I’ll never forget my first day as a Starbucks barista. I remember tying my apron for the first time, excited and terrified at the prospect of serving the never-ending line of coffee enthusiasts. I imagined myself several weeks in the future, once I’d mastered every drink, exuding confidence and capable of carrying intellectual conversation about fair-trade beans while simultaneously perfecting their soy, half-caf, six Splenda, grande, sugar-free caramel macchiato. As far as I was concerned, this job wasn’t just about coffee, it was a lifestyle.
Mock me all you want, I’m just being real. As a writer and avid YA literature enthusiast, coffee is central to the common “aesthetic” of all things hip. Personally, I find it hard to write without it—even when fully alert. I may have even, dare I say, developed a dependency of sorts. And I’m not the only one.
According to the Behavioral Pharmacology Research Unit at John Hopkins Medicine, it’s estimated that between 80 and 90 percent of North American adults and children habitually consume caffeine.
We’ve all been warned of the dangers. Caffeine is a drug! Caffeine causes sleep disorders! Caffeine causes high blood pressure! I hear these these sayings often, especially from more health-conscious peers. It’s not that I ignore them, it’s just that their self-assured, fire and brimstone approach reminds of the gym coach from Mean Girls (Don’t drink coffee. You will get pregnant and die.). Technically, they’re all correct, but these standalone statements should be taken with a grain of salt—or sugar, if you will.
Studies show that consuming 30 milligrams of caffeine per day can affect typical behavior and cause mood swings; 100 milligrams per day can result in physical dependence and withdrawal symptoms upon abstinence. In the same study by Johns Hopkins, the average per capita daily caffeine intake by adults is 280 milligrams (about 17 ounces of drip-coffee), so it’s no wonder this is a hot-button issue.
However, I wouldn’t alter your morning routine just yet. No studies have proven caffeine produces any significant life-threatening health risks. Colloquially, we refer to our need as an addiction. But according to the World Health Organization, even extraordinary caffeine consumption isn’t enough to classify it as “addictive,” rather, as causing a dependency, which is less severe and more easily treatable. So onward friends, continue to drizzle your way to a more successful you.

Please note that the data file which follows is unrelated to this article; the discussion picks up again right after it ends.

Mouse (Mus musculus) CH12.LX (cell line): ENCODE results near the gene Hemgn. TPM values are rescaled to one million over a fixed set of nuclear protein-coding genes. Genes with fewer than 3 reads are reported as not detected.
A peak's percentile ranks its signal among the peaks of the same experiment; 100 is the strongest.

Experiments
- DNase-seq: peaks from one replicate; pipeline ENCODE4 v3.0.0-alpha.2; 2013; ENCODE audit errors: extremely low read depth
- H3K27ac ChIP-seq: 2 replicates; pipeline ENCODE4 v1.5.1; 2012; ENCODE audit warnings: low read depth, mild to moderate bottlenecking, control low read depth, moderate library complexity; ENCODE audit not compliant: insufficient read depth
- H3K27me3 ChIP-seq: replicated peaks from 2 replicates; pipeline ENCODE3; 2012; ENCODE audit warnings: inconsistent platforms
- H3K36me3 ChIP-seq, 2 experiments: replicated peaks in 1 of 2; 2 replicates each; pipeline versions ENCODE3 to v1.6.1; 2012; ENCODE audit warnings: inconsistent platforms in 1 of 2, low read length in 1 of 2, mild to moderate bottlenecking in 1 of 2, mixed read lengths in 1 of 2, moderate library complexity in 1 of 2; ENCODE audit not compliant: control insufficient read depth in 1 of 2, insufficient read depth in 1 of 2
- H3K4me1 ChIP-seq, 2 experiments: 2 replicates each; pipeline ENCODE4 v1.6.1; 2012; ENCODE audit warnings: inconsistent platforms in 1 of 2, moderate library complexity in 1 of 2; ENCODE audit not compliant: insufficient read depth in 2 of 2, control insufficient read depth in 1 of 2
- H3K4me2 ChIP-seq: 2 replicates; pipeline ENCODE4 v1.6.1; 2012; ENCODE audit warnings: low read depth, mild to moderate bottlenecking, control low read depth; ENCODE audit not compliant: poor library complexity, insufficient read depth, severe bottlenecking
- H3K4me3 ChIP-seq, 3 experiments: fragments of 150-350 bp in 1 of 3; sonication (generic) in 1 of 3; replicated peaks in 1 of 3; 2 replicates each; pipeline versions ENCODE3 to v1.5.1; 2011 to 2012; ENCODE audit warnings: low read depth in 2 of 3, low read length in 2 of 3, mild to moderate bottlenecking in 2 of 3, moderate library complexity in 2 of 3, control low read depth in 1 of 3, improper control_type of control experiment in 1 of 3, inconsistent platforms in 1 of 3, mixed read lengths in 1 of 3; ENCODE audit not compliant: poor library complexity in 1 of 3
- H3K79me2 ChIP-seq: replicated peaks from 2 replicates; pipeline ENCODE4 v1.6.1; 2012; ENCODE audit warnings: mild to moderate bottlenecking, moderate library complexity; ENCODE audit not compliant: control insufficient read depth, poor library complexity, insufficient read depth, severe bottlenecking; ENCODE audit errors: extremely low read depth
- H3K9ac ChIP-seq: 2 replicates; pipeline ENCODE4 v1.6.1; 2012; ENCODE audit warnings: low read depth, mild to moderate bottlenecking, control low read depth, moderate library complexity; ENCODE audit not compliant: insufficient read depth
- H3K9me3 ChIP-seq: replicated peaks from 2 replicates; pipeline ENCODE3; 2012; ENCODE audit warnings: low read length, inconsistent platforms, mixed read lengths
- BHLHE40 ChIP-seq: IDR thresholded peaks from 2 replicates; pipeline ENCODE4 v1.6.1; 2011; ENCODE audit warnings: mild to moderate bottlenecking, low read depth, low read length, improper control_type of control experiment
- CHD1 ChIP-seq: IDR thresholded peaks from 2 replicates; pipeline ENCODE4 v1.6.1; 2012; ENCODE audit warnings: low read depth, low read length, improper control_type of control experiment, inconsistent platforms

As college students, we thrive on caffeine. There are currently four Starbucks’ on my campus, the University of Florida, alone. It’s borderline criminal the way they’re freaking everywhere, luring us in with their overpriced frappuccinos and minimalist red cups.
No, this isn’t my subversive way of “sticking it” to the company I worked for. I loved my time as a barista. I loved the atmosphere, the smells, learning the drinks and the history behind them all. But what I loved most of was that I could make people happy just by this one small thing: Getting their drink exactly right.
I can’t count the number of times a customer arrived, haughty and expecting me to fail. By some miracle, I figured out the exact number of white mocha pumps necessary to balance out their insane request for a quad-espresso. Boom. Their distaste would instantly turn to gratitude and yeah, I loved the hell out of that. If anything, I felt validated. I’m a writer after all, and I told all my friends, “Oh I practically live at coffee shops,” right as I adjust my infinity scarf and continue clicking away on my Mac, complete with a “Giving Tree” decal.
In a way, it was never just about coffee, it was about everything that went with it: the dimly lit, new-age, “good vibes” playlist that was my life. Clichéd? Very. Did I care? Absolutely not.
So maybe coffee isn’t all it’s cracked up to be. It’s only a drink, and what’s in a drink? A beverage that which we call by any other name would taste just as bitter. Organizations like Starbucks garner criticism for mass-producing such a fine product, tainting it with corporate greed and removing the “soul” from its robust body.
To that sentiment, I say frankly that I don’t give a damn. I never understand why people are so insistent on force-feeding their political agendas to anyone within earshot. The thought seriously makes me so tired I could pass out mid-sentence. Good thing I’ve got a pick-me-up right here. Take a stab at what I’m drinking. Go on. Guess.